New students risk being blinded by deals – such as discounts on fashion brands – when choosing a bank account rather than guarding against debt.
Financial experts say most students would benefit from interest-free overdrafts ahead of any incentives that dominate marketing to freshers.
Students could find themselves paying over £150 a year extra in overdraft charges with some accounts.
Half of students struggle to make ends meet, according to the students’ union.
Older students, those studying healthcare, and parents in education were most at risk of financial difficulties, the National Union of Students said. A “significant minority” turned to short-term, high-cost payday loans in order to cover expenses, it added.
Thousands of students are in the process of choosing a bank account ahead of the academic year. Banks are keen to sign them up owing to their future earning potential and possible long-term custom, so bombard them with money-off deals.
These range from rail and coach discount cards to cashback deals with major retailers.
“While these [deals] seem very attractive early on, the more useful perk for most students might be the size and length of the free overdraft on offer,” said Brian Brown, head of insight at financial information service Defaqto.
He said that the incentives were less generous than they used to be, but teenagers were still inundated with mail and messages about these offers after they turned 18.
Andrew Hagger, of financial website Moneycomms, said: “The only freebie that may be worth a closer look is the free four-year 16-25 railcard from Santander which could save you plenty on your train fares, particularly if that’s your chosen mode of transport between home and university.
“However, for most students, being able to borrow as much as possible interest-free will prove to be the biggest financial benefit.”
|Student account basics|
|Provider||Year One interest-free overdraft||Student credit card||Perks|
|Bank of Scotland||£1,500||No||Free NUS Discounts card|
|Barclays||£1,500||No||Cashback shopping rewards with selected retailers|
|HSBC||£3,000||Yes||£60 Amazon gift card, one year of Amazon Prime, 20% off National Express fares|
|Lloyds||£1,500||No||Free NUS Discounts card|
|Nationwide||£1,000||Yes||1% interest on first £1,000 in the account|
|NatWest||£2,000||Yes||Free four-year National Express Young Persons Coachcard|
|RBS||£2,000||Yes||Free four-year National Express Young Persons Coachcard|
|Santander||£1,500||Yes||Free four-year 16-25 Railcard, 3% interest on balance from £300 to £2,000|
|TSB||£1,500||Yes||5% interest on balances up to £500|
Interest-free overdraft limits vary between banks, but they can also vary between students.
An overdraft is not guaranteed. Anyone wishing to borrow larger sums than an initial £500 or so may need to go through an application and will have checks on any credit history.
The limits on interest-free overdrafts vary between accounts and choosing between them may be time-consuming, according to Mr Brown.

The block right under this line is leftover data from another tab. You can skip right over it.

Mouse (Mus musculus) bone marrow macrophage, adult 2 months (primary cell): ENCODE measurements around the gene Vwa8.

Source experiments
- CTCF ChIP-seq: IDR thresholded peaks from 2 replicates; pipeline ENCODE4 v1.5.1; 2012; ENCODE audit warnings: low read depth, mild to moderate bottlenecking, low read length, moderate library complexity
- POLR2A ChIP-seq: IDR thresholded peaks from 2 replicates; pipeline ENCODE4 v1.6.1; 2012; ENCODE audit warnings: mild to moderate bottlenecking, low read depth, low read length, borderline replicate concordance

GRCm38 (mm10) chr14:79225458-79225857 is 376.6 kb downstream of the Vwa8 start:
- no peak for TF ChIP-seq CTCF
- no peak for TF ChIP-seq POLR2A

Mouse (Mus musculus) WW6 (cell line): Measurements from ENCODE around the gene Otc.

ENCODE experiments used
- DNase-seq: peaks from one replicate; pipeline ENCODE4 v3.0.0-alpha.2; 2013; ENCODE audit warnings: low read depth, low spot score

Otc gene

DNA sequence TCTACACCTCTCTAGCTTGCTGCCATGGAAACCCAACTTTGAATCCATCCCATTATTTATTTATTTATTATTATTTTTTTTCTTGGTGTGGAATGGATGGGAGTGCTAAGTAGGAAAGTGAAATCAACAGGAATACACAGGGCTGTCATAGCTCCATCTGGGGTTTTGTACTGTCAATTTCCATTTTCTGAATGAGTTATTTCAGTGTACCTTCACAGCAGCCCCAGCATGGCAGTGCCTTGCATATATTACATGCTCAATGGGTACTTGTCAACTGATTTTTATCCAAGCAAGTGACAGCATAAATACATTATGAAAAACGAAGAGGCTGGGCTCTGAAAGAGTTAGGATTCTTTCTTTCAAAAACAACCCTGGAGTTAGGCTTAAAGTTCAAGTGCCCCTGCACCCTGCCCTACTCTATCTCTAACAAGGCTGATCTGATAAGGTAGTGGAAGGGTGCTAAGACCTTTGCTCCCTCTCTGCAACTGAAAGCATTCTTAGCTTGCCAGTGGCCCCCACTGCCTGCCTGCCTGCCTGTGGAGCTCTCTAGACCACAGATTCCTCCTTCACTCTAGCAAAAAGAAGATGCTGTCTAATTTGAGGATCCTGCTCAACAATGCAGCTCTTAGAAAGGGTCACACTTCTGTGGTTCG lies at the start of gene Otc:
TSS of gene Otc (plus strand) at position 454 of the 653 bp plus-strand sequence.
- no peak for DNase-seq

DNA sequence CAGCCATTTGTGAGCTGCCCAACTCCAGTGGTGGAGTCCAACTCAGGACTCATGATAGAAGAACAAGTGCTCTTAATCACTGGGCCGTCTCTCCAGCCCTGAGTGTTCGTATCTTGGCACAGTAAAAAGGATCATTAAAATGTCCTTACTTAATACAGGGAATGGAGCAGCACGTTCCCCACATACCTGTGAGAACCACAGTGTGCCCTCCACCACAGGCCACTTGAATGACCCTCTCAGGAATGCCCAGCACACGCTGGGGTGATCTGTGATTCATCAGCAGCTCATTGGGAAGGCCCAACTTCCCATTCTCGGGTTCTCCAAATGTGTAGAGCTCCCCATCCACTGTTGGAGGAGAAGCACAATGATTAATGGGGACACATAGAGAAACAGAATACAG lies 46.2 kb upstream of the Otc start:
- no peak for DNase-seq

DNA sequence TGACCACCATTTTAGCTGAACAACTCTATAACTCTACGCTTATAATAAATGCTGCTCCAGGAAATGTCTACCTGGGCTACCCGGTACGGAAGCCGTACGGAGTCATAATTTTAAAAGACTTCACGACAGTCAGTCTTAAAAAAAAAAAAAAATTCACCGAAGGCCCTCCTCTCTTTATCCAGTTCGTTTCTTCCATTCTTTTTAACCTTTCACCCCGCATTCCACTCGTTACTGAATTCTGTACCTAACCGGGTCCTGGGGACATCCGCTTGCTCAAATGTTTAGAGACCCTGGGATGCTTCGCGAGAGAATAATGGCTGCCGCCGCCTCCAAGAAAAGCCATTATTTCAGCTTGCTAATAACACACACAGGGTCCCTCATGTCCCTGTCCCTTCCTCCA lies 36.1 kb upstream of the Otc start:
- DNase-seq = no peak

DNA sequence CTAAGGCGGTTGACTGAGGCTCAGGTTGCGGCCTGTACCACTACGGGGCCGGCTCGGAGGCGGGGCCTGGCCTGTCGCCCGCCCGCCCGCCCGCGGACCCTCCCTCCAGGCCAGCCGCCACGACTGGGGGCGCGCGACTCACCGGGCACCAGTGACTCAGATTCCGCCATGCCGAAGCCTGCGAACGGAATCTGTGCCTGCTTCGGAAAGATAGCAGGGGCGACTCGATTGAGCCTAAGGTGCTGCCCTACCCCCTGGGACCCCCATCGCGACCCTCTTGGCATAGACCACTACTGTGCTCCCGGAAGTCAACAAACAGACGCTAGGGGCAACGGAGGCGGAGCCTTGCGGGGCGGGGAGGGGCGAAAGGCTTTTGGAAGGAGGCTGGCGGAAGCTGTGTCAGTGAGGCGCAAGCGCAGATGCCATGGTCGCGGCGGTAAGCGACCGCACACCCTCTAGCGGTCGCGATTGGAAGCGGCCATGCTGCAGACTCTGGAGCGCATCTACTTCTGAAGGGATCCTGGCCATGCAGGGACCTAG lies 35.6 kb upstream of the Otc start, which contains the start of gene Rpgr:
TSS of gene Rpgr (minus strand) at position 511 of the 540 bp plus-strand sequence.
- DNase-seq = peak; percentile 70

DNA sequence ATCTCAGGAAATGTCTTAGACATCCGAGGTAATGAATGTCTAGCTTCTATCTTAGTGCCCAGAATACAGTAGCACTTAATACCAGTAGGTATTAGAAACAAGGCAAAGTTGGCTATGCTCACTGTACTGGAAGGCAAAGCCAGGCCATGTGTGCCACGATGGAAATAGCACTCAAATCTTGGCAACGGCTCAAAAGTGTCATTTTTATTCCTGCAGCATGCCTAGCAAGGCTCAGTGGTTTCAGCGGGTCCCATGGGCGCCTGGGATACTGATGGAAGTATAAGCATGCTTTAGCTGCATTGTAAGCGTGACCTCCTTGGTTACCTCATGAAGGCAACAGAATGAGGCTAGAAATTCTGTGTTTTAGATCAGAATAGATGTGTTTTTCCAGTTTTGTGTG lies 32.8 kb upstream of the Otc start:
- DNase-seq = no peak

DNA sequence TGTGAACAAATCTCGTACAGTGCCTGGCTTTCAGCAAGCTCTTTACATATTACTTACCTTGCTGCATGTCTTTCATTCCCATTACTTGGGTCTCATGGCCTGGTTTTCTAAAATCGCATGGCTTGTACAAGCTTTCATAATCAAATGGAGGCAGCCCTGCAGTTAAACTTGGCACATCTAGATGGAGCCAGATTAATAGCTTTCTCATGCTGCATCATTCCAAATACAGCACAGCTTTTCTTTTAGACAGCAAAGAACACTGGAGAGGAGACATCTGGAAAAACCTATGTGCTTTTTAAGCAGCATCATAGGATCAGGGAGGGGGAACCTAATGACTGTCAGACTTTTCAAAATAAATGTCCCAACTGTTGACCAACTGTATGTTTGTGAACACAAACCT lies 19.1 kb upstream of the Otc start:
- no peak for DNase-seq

“No product covers all the bases,” he said. “The best approach is to decide which perks and features are most useful to you and then assess what is on offer rather than jumping on the first attractive perks at the freshers’ fair.”
That requires some planning – a task that many will be carrying out for the first time.
“Budgeting isn’t fun or sexy but it is an essential life skill that can save you from worry, heartache and being clobbered with hefty bank charges,” said Mr Hagger.
“Tapping out a quick spreadsheet on your laptop is all it takes to make sure you have a handle on your money matters and to know how much you have got in the bank to last you until the end of term.”
A recent survey by NatWest Bank suggested that Edinburgh was the most expensive city in which to study in the UK. The most cost effective was Portsmouth, followed by Liverpool and Newcastle.
Irrespective of location, the NUS said that 50% of students struggled to cover day-to-day expenses. The problem was particularly acute near the end of term, and it called for student financial support to be paid monthly.
The most common reason that students gave for “seriously considering” leaving their course was financial difficulty, it said in its Pound in Your Pocket report.
“We would always recommend that students seek help from their university or students’ union advice service if they think they are encountering problems,” the NUS said.
“They will be able to check they are receiving all the support they are entitled to, can support students to access other forms of help such as hardship funds, or help negotiate with debtors if need be.”
Other priorities when deciding which account to choose have changed with technology. The location of branches in a university or college town was a major consideration until fairly recently.
Now, access to modern payment methods is arguably more important for many of these young customers.
Mobile and online payment systems may make the task of regular payments, such as paying rent to landlords, easier, says Mr Brown.
Students looking to organise their finances may concentrate on their bank accounts, but insurance is an area that also requires their attention.
Cover for valuables was often overlooked, Mr Hagger said. Many university halls of residence include basic insurance in their fees.
Students may find that their parents’ insurance policies already cover for some losses incurred while they are away.
Bikes are rarely covered under these policies so they may require further cover if they are valuable.
Insurance companies will need to be informed when a student takes their car to university or college with them, if living away from home.